California meltdown

A (bi-)weekly flyover of the state budget crisis

When last we left the Capitol, on Sept. 12, lawmakers had just ended their session by passing a scaled-down prison-inmate-reduction plan that fails to achieve the $1.2 billion in savings called for in the July budget revisions. We pick up the story on:

Sept. 14: A bipartisan group of 20 Assembly members wings it to D.C., where they hope to convince top congressional and Obama administration officials to send more federal money California’s way.

Sept. 15: Meeting in San Francisco among massive student protests, UC regents announce they likely will approve a 32 percent hike in student fees, on top of double-figure hikes the past two years.

Sept. 17: State officials lift a ban on adding as many as 88,000 children to Healthy Families medical insurance.

Sept. 18: The state Employment Development Department announces California’s unemployment rate was 12.2 percent in August, up from 11.9 percent in July.

Sept. 19: The state Department of Social Services announces that In-Home Supportive Services care will be reduced or axed altogether for 130,000 disabled Californians starting Nov. 1.

Sept. 21: Capitol Weekly reports that the state’s mandatory three furlough days per month has “crippled” the licensing of doctors because so many work hours have been lost in the Medical Board’s licensing and enforcement programs.

Sept. 21: Gov. Schwarzenegger signs AB 1422, the bill restoring funding to the Healthy Families program and health insurance to 700,000 low-income children.

Sept. 23: The Contra Costa Times reports that the state’s community colleges will receive $90 million less federal stimulus funding than the Legislature had expected, “meaning the 110-school system will have to make deep cuts in student services.”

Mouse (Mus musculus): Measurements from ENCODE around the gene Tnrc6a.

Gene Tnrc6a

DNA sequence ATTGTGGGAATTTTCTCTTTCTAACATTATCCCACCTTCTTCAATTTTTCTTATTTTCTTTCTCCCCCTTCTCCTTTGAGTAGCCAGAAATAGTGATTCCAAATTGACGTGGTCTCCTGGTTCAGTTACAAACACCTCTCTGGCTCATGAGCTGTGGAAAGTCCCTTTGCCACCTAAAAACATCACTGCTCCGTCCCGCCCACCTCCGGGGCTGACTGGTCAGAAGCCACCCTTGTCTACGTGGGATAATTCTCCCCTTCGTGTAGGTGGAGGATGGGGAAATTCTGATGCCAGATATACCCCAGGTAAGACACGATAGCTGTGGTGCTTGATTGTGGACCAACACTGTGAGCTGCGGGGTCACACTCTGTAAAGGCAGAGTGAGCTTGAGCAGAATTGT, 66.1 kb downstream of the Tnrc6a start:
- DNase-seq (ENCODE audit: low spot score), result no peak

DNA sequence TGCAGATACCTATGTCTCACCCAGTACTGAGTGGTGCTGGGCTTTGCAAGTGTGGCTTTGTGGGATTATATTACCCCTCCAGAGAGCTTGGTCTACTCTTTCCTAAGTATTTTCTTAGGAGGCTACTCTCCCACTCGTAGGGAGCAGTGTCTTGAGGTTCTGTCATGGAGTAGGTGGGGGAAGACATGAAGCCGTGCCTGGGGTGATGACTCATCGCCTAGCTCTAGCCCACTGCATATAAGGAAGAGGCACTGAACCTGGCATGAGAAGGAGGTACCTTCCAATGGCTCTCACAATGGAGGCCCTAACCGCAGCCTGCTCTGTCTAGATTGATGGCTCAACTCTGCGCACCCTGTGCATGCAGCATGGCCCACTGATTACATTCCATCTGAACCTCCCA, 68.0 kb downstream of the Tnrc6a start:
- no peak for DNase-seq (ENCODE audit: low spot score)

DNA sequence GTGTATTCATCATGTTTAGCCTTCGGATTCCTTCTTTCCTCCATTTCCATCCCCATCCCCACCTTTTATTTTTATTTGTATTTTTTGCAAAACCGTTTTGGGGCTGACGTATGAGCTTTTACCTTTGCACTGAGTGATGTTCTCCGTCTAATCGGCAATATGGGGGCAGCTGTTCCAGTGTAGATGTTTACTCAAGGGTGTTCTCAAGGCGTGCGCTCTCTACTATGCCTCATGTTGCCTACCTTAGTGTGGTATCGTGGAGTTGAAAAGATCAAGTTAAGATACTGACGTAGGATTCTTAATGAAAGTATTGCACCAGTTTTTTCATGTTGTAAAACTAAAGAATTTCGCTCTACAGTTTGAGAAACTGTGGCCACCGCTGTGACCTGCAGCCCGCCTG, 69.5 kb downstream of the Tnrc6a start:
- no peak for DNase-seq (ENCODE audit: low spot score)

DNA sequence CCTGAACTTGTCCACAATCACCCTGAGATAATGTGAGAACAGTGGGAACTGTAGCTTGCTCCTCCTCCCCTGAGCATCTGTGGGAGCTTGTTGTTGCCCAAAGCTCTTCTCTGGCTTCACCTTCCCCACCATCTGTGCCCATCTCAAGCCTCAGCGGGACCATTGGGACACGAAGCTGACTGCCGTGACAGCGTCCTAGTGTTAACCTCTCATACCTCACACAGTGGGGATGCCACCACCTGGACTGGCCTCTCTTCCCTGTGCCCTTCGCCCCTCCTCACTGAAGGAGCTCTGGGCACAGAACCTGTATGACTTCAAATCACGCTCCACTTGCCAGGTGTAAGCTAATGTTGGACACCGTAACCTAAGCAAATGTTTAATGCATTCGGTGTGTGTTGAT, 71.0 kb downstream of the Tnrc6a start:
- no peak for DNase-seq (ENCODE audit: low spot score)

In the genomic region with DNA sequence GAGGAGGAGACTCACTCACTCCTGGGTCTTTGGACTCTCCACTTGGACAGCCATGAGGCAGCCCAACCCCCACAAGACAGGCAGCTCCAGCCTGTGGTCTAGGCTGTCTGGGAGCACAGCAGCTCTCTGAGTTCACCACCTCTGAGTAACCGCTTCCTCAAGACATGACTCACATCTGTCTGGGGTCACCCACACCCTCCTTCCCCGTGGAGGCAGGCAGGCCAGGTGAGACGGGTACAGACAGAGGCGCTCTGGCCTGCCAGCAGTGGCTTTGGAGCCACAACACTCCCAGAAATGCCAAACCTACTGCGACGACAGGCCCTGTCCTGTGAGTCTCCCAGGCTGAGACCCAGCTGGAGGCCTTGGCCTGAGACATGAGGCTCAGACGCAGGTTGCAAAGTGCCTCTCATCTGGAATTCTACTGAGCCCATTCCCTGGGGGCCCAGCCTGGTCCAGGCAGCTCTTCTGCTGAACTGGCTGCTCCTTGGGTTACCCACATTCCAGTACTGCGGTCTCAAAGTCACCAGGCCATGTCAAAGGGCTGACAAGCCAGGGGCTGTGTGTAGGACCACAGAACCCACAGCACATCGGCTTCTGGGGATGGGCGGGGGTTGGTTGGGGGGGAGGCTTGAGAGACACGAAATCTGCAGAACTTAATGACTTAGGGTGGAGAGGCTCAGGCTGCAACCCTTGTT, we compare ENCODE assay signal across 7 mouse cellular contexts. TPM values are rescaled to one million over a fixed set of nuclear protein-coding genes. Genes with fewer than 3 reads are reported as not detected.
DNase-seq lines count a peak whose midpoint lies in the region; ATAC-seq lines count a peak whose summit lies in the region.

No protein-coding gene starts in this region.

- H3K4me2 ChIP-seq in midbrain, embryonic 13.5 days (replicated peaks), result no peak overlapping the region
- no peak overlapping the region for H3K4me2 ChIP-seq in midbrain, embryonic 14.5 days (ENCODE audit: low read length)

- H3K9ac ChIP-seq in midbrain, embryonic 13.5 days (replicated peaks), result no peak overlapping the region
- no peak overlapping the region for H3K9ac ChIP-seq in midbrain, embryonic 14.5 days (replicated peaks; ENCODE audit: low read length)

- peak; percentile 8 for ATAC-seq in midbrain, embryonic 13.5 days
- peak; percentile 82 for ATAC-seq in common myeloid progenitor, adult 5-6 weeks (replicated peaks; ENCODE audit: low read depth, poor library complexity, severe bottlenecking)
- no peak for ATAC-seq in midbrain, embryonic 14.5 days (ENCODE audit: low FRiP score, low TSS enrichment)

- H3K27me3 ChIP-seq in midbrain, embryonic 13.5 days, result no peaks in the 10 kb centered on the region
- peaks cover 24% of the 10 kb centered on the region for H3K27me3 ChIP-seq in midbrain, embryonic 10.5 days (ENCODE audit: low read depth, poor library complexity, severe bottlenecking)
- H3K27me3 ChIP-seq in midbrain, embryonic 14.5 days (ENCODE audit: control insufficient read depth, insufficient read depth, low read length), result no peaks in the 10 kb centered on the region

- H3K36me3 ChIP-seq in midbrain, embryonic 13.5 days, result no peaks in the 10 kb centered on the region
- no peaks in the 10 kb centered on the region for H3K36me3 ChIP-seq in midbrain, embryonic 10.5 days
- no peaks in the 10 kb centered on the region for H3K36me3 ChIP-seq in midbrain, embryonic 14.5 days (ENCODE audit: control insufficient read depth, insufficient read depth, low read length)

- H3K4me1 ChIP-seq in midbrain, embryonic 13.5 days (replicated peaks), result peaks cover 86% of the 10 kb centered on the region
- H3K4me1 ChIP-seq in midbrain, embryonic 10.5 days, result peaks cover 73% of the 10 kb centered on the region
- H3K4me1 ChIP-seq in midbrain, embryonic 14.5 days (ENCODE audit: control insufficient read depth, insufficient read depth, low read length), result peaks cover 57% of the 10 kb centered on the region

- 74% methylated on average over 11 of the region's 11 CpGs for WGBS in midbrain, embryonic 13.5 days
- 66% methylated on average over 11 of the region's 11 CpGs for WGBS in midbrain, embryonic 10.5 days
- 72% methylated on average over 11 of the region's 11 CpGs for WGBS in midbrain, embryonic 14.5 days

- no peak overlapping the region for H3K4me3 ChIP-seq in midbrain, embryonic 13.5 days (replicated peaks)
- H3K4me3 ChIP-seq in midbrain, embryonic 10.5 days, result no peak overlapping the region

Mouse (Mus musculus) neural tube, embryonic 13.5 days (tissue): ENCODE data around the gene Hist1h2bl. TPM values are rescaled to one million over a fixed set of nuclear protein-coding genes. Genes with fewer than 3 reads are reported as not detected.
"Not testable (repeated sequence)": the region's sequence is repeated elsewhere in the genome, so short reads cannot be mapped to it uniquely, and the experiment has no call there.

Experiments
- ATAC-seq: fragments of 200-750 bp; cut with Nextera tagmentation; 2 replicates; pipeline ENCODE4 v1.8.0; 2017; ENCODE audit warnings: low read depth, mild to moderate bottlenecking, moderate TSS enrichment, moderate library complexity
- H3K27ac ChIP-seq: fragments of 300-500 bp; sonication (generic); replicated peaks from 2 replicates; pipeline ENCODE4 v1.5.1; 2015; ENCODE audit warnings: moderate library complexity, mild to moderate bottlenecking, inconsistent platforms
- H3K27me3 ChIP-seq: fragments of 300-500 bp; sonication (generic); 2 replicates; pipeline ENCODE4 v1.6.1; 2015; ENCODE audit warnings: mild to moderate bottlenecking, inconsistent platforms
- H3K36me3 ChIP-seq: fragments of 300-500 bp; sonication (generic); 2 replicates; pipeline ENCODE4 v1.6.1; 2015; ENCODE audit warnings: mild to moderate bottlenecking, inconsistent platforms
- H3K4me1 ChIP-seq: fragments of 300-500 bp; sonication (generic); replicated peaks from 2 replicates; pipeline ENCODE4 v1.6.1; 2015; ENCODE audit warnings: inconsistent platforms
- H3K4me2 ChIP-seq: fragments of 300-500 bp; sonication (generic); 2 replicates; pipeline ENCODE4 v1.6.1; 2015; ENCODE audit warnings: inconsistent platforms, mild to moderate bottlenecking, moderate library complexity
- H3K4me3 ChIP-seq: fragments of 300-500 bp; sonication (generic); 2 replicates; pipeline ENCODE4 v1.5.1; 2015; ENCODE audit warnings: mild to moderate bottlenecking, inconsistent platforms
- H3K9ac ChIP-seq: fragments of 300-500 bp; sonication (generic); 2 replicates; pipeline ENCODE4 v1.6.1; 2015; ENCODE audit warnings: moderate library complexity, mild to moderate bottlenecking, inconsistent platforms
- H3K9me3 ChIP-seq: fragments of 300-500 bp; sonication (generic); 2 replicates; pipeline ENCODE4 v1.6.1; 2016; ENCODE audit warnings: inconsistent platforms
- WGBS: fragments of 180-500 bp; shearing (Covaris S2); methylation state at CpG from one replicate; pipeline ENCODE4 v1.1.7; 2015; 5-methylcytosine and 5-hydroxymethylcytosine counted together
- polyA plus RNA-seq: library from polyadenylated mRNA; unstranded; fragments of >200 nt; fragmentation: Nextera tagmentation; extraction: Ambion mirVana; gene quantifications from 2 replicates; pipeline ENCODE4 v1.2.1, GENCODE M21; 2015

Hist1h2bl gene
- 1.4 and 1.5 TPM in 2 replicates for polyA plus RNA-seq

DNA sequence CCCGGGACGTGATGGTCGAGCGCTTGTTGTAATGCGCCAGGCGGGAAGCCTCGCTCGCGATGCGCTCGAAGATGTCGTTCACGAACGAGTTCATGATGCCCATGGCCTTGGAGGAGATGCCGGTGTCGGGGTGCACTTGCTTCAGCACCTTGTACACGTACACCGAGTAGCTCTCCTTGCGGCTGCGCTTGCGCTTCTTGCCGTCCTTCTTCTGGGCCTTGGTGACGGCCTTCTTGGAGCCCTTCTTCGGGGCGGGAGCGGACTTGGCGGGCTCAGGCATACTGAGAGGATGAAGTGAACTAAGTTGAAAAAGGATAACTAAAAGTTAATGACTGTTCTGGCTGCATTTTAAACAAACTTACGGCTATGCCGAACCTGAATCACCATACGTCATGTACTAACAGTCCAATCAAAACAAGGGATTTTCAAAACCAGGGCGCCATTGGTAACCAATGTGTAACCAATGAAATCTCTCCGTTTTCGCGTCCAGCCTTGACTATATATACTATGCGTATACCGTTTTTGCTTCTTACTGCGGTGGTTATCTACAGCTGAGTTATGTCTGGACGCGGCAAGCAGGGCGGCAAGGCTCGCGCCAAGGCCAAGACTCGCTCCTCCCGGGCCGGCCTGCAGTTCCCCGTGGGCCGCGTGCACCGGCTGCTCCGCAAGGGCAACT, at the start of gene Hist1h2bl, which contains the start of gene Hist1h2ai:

Sept. 24: On the first day of the new school year, about 7,000 students and faculty throughout the UC system protest mandatory furloughs and fee hikes. The largest turnout, about 5,000, was at UC Berkeley.

Sept. 24: A San Francisco Superior Court judge finalizes a ruling ordering the state to reimburse back pay for 7,900 State Compensation Insurance Fund workers for the 16 days they have been illegally furloughed this year.

Sept. 24: The Los Angeles Times reports that mutual aid to the Station fire, the largest in L.A. County history, was down by one-third over past Southland fires because of state budget cutbacks.

Sept. 25: Gov. Schwarzenegger announces he’s not going to close 100 state parks after all, just decrease their hours, stop picking up trash and hold off on all equipment purchases.

Sept. 28: The San Jose Mercury News reports that, “buoyed by a resurgent stock market and other signs the recession is on its way out, the state’s fragile revenue and spending projects ought to hold up until at least mid-January—and maybe even beyond.” Wow, that’s terrific. All the way to January, eh? The paper went on to report, however, that, “While California’s 2009-2010 budget is in good shape for now, the budget deficit for 2010-2011 is already estimated at $7.4 billion.”